Is America as Bad as Nazi Germany?

Lessons from a black man who lived in both places.

“If you were of the opinion that the United States wasn’t nearly as bad as Nazi Germany, how wrong you are,” proclaims sports commentator Jemele Hill (pictured above), citing Caste, a “masterpiece” of a book by Isabel Wilkerson. Quickly challenged, Hill pushed back that Nazi Germany “learned their systems of genocide by watching America,” and the Nazis “borrowed significantly from American racial laws,” which is why “some Nazi scholars were in America studying racial terror in the South.”

A somewhat different perspective might emerge from a black person who actually lived in Nazi Germany and the United States. Consider, for example, Hans J. Massaquoi, son of a Liberian father and German mother, and author of Destined to Witness: Growing Up Black in Nazi Germany.

“Hans-Jurgen is a remarkable pupil who has made a good adjustment to school,” his German teacher wrote, “He is unusually talented in reading, writing, drawing, music, and athletics.” Hans is “a born leader who is always willing to help slower classmates,” and “I am expecting good things from him.” Trouble was, as a “non-Aryan” Hans was barred from college but did not let that inhibit his education.

Hans read authors such as James Fennimore Cooper, Harriet Beecher Stowe, Cervantes, Dickens, Conan Doyle, Mark Twain, Victor Hugo, and Robert Louis Stevenson. Reading became an “indispensable survival tool” against “constant racist attacks.” Hans survived because “unlike Jews, blacks were few in number and relegated to low-priority status.” Hans recalls the Nazis’ Kristallnacht of 1938, when more than 1,000 Jewish places of worship were destroyed, 91 Jews killed and some 30,000 arrested.

Government propaganda hailed Nazi virtue and denounced Communist evil, but Hans found this “a distortion of facts.” The truth was, “in their many bloody clashes for dominance in Germany, the Nazis and Commies were virtually indistinguishable. Both were totalitarians, ever ready to brutalize to crush resistance to their respective ideologies.”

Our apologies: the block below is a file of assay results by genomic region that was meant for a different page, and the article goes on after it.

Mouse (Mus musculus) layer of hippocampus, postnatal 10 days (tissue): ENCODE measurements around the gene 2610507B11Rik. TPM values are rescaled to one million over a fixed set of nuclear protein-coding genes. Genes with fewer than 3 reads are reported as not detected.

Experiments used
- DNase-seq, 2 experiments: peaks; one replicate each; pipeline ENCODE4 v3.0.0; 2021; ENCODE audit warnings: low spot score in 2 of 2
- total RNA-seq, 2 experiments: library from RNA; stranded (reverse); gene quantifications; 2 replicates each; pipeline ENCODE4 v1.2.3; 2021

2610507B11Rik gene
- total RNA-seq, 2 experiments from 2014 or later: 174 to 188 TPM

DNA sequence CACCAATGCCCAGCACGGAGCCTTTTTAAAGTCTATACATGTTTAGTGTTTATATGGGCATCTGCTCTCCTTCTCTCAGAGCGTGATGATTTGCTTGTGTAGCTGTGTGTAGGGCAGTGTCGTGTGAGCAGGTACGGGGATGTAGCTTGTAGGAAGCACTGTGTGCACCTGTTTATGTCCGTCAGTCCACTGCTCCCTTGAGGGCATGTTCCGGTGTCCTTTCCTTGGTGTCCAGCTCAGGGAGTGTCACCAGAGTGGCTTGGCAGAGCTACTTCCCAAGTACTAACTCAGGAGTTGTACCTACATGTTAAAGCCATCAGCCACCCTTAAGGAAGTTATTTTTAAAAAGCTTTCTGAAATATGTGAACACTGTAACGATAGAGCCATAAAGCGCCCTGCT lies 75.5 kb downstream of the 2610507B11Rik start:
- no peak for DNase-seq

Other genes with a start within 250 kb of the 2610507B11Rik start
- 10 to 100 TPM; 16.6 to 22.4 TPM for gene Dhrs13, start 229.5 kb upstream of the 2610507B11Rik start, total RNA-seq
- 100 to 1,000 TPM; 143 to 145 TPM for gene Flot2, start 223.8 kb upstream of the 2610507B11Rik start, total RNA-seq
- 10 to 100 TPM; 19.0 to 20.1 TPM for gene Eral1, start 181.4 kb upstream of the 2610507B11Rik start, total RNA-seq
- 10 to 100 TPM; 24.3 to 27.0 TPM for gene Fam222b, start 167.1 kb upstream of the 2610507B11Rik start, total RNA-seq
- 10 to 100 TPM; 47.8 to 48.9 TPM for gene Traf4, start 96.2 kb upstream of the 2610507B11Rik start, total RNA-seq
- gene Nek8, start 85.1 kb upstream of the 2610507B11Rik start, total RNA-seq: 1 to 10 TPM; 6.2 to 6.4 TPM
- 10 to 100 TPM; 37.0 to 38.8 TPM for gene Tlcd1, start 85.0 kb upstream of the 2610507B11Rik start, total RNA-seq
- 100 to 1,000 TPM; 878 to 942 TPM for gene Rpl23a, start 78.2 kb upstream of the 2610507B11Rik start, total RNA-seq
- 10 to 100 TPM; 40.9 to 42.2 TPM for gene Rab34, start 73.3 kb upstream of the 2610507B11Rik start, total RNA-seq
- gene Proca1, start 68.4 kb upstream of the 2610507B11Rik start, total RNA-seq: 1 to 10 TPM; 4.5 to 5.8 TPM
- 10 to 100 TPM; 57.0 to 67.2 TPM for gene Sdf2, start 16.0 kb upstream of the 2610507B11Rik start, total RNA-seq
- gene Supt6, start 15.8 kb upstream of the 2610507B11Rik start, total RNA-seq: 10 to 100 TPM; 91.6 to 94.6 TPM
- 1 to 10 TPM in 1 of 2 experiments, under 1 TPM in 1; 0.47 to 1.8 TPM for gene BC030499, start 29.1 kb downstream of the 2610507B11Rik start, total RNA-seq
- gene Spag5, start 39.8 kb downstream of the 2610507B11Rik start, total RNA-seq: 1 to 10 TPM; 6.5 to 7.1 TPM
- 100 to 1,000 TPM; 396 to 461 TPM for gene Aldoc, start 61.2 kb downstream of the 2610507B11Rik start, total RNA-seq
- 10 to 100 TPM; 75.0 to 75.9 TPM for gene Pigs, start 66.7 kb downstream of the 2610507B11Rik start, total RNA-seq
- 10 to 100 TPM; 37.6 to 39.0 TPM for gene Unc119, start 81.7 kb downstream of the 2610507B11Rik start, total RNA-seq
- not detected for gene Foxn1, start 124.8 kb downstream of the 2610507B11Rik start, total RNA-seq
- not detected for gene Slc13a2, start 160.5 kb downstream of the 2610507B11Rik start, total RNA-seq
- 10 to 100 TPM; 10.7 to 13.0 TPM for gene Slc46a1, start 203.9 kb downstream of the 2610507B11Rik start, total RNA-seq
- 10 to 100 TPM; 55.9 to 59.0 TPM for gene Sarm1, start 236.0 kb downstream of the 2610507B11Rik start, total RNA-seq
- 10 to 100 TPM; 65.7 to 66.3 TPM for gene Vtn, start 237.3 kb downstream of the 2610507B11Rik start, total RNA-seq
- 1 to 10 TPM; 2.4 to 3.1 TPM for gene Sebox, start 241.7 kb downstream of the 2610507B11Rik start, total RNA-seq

Like many Germans, Hans was a fan of  American big-band swing, which the Nazis derided as Negermusick and banned along with American cinema. After the Allied victory, a black American GI asks Hans, “what in the world are you doing here among these Krauts?”

Hans explains that he is German, but soon decamps to Liberia, where his father holds a low opinion of “American Negroes.” On the other hand, Hans finds the black U.S. embassy staffers “refined, articulate” and college educated. When a relative secures Hans a student visa, he’s off to America his own self.

In Harlem, Hans recalled, “I saw neighborhoods peopled by active working-class folks not much different from those in my old Hamburg neighborhood. The only difference was that everyone – from the mailman to the barber to the police man to the garbage collector to the occasional big shot in a Cadillac convertible – was black.” Hans also encounters racism, even in the north.

When white workers walk out after Hans is hired, management tells them they should look for another job. In the 82nd Airborne, a paratrooper asks Hans why he has a picture of a white woman on his shelf.  “That woman is my mother,” explains Massaquoi, who knocks the racist to the floor. Overall, however, “we black recruits got on well with our white comrades, and many interracial friendships formed.”

When Hans joins a military band, “we and our white buddies were like peas in a pod.” Further, “our new integrated band not only looked like one harmonious ensemble, but it sounded better than either of the two groups had sounded alone.”

Hans took advantage of the GI Bill, “which enabled me to earn the college education denied to me in Nazi Germany.” The veteran gets a job with Ebony magazine and when Adlai Stevenson and Sekou Toure sit down for an interview “it seemed to me that coming to America had not been such a bad idea after all.”

His mother arrives stateside and marries a Serbian the Allies had freed from a POW camp. The couple live in a Chicago suburb, in “exactly the kind of home with a small vegetable garden I used to dream about in Germany, when home ownership was beyond our reach.”

Hans Massaquoi remained aware of racism but never charges that the United States is as bad as Nazi Germany. Readers of Destined to Witness find nothing about Nazi scholars studying “racial terror” in the American south. That was a staple of Communist Party USA propaganda, along with the notion that blacks were not true Americans.

Those views abound in the work of Frank Marshall Davis, the beloved “Frank” of Dreams from My Father, who spent most of his life supporting all-white Stalinist dictatorships. Jamele Hill and Isabel Wilkerson are essentially recycling Communist Party propaganda, while ignoring true parallels with Nazism.

The Antifa-BLM axis spreads terror and destruction in the streets and vandalizes synagogues as Democrat politicians tell the police to stand down. Leftist sturmtruppen call for a Kristallnacht against Christians. Racist mobs burn, loot, and murder, as Democrat Party bosses look the other way.

And now abide hatred, violence and ignorance, but the greatest of these is ignorance.

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Photo credit: Jemele Hill @ Wikimedia Commons